Nonindicative Name: You might think that the "goal" lines in the Special Stages are... you know, your goal. Actually, they result in failure, kicking you out of the Special Stage without giving you the Chaos Emerald (though you do still get bonus points and continues for the rings you collected). This makes slightly more sense if you read the manual, which claims that the Special Stages are actually a deadly trap. Which kinda just raises more questions.
Nintendo Hard: Continues have to be earned, special stages are confusing and it demands memorization of its stages.
Sonic Generations, as an unlockable bonus on the Xbox 360 and PlayStation 3 versions.
Pop Star Composer: The soundtrack was written by Masato Nakamura of the J-Pop band Dreams Come True. Some of their songs reuse themes from the games or vice versa, including the Green Hill and Star Light Zone themes.
Rise to the Challenge: The drastically rising water level that makes up part of the "boss fight" in Labyrinth Zone Act 3.
Scenery Porn: One of the game's major selling points was that its scenery was not only awesome but the fact that it could scroll past so rapidly when Sonic was at high speed helped graphically (no pun intended) demonstrate the Genesis' power. The Green Hill and Star Light Zones in particular stand out.
Smashing Hallway Traps of Doom: The most notable ones are in Marble Zone, though they make a return in Scrap Brain Acts 1 and 2. The final boss fight was mostly this.
Springs Springs Everywhere: The yellow springs give Sonic a good jump height or boost, while the red ones launch him skyward. The Spring Yard Zone has tons of springs all over the place as the level's gimmick.
Sprint Shoes: Smash a monitor with a shoe in it for temporarily increased acceleration and speed. Sonic's trademark is the ability to move at high speed, but this takes it to another level.
The Stinger: Beat the game without collecting all the Chaos Emeralds, and you will see Robotnik over a "Try Again" sign, juggling those you didn't get. If you get the good ending, Eggman will furiously jump on a "The End" sign instead.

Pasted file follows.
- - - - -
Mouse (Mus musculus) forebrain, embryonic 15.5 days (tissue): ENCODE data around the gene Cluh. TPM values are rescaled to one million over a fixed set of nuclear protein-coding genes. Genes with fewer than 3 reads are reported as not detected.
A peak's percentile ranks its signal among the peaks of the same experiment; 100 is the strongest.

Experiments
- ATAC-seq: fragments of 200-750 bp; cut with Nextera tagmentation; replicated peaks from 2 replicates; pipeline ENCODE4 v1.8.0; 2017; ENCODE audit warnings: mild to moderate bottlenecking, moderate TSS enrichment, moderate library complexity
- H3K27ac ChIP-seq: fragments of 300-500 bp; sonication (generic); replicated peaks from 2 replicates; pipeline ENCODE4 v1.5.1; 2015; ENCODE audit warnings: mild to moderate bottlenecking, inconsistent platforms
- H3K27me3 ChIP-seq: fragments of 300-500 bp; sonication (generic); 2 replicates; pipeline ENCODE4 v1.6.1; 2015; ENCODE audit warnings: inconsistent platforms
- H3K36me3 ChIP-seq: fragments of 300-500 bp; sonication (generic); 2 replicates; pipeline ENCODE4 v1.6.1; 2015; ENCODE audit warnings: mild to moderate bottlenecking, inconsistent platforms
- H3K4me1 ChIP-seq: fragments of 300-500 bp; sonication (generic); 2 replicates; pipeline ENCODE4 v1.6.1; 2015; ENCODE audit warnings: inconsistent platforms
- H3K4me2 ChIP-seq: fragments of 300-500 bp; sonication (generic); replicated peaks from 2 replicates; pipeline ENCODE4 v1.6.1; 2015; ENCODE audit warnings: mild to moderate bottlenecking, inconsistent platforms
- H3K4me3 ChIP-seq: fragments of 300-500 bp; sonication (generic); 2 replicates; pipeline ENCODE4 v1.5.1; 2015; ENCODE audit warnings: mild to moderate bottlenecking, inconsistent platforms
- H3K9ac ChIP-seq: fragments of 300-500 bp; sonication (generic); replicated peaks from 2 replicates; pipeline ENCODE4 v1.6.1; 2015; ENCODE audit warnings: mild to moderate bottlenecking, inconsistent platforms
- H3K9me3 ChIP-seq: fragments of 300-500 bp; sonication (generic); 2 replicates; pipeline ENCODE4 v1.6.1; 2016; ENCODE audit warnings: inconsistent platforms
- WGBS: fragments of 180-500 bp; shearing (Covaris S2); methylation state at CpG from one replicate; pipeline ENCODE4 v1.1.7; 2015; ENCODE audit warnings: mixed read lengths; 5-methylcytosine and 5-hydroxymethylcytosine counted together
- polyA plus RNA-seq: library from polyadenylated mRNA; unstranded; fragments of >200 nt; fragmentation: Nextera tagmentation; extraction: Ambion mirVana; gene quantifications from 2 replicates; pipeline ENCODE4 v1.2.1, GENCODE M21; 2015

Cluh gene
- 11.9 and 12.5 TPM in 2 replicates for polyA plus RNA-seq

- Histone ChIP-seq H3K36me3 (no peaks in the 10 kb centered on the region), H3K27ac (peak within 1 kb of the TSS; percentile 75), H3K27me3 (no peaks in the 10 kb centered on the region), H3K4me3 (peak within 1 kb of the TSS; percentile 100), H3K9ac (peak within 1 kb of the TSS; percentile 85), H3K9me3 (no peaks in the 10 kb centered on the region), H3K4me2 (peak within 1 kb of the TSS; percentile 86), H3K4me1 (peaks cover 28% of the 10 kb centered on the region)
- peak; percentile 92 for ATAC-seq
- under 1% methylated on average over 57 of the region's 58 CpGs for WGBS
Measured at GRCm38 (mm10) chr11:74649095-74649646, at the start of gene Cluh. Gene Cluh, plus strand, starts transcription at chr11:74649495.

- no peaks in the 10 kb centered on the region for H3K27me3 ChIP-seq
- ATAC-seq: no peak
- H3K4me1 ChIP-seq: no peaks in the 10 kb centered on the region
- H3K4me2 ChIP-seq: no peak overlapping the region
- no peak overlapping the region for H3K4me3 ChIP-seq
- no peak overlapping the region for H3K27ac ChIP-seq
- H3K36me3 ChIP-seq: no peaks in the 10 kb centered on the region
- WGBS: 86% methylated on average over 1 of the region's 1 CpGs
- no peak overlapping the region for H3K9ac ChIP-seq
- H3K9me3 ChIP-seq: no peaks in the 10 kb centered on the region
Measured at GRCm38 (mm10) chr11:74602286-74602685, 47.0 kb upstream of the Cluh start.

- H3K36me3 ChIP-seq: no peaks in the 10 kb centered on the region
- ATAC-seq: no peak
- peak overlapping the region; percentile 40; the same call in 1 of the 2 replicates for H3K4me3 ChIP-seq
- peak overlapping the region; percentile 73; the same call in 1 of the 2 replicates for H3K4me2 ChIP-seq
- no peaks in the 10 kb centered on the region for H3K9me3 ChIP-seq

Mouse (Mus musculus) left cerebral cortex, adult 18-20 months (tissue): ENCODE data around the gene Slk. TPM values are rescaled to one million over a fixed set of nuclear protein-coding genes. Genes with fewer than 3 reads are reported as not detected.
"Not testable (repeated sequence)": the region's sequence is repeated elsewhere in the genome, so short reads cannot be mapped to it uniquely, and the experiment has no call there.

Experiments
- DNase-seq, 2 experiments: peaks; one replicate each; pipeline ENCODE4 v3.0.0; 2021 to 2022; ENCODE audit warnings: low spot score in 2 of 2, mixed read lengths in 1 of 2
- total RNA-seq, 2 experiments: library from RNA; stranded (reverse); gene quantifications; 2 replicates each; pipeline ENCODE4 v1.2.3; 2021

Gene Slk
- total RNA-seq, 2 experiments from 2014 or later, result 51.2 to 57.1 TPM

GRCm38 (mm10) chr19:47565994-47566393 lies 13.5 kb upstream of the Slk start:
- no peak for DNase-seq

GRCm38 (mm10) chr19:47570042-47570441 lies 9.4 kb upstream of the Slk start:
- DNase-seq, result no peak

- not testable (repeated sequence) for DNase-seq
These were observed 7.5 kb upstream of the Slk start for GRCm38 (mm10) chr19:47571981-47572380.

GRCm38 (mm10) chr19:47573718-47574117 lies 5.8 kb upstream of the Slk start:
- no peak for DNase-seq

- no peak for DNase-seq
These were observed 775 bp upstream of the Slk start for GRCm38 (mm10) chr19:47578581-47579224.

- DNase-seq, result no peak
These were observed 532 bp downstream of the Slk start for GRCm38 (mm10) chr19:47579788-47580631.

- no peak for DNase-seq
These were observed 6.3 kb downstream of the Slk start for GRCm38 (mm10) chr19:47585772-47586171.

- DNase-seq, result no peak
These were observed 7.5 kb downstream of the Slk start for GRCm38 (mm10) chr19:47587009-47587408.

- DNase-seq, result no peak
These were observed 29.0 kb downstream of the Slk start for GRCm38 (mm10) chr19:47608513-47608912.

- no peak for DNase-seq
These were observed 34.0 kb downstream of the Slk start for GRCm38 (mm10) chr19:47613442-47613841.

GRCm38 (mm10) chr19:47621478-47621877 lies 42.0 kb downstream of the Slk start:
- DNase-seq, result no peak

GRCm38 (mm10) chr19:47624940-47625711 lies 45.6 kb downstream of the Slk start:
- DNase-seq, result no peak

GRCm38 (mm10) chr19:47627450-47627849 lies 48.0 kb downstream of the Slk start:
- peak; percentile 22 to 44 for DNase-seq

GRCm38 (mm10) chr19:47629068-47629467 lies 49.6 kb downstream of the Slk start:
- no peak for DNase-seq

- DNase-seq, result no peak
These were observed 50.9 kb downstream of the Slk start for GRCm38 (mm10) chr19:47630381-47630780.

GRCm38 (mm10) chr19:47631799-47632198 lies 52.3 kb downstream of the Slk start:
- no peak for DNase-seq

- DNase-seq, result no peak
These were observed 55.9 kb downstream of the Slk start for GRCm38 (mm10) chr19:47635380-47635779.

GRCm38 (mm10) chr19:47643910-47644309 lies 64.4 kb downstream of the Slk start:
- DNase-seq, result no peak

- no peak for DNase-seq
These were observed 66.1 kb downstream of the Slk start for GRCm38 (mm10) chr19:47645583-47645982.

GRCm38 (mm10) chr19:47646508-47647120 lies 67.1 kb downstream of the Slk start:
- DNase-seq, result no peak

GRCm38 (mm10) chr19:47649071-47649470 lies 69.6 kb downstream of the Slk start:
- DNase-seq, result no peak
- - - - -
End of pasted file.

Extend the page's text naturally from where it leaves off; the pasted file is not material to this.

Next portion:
What Could Have Been: The original stage setup for Sonic to run through was Green Hill, Labyrinth, Marble, Star Light, Spring Yard, and finally Scrap Brain. The reason everything between Green Hill and Scrap Brain was changed wasn't because of its pacing, but rather due how Labyrinth would be too hard for a second level. This intended level order can be seen in the REV 00 level select menu.
Scrap Brain Zone was originally going to be called Clock Work Zone.
Released for the Sega Master System and Game Gear. It wasn't so much a port as it was a unique alternative to the 16-bit version. Due to being on weaker hardware, the high-speed element of gameplay was scaled back quite a bit, and it really didn't help the Game Gear gain an advantage over the Nintendo's Game Boy in the handheld market. Nevertheless, it's still pretty fun in its own right, and features a catchy soundtrack of its own composed by Yuzo Koshiro (with some adaptations of Nakamura's material).Unlike its 16-bit counterpart, Chaos Emeralds are obtained through one of the first two Acts in each zone. The Special Stages are only for extra lives and continues.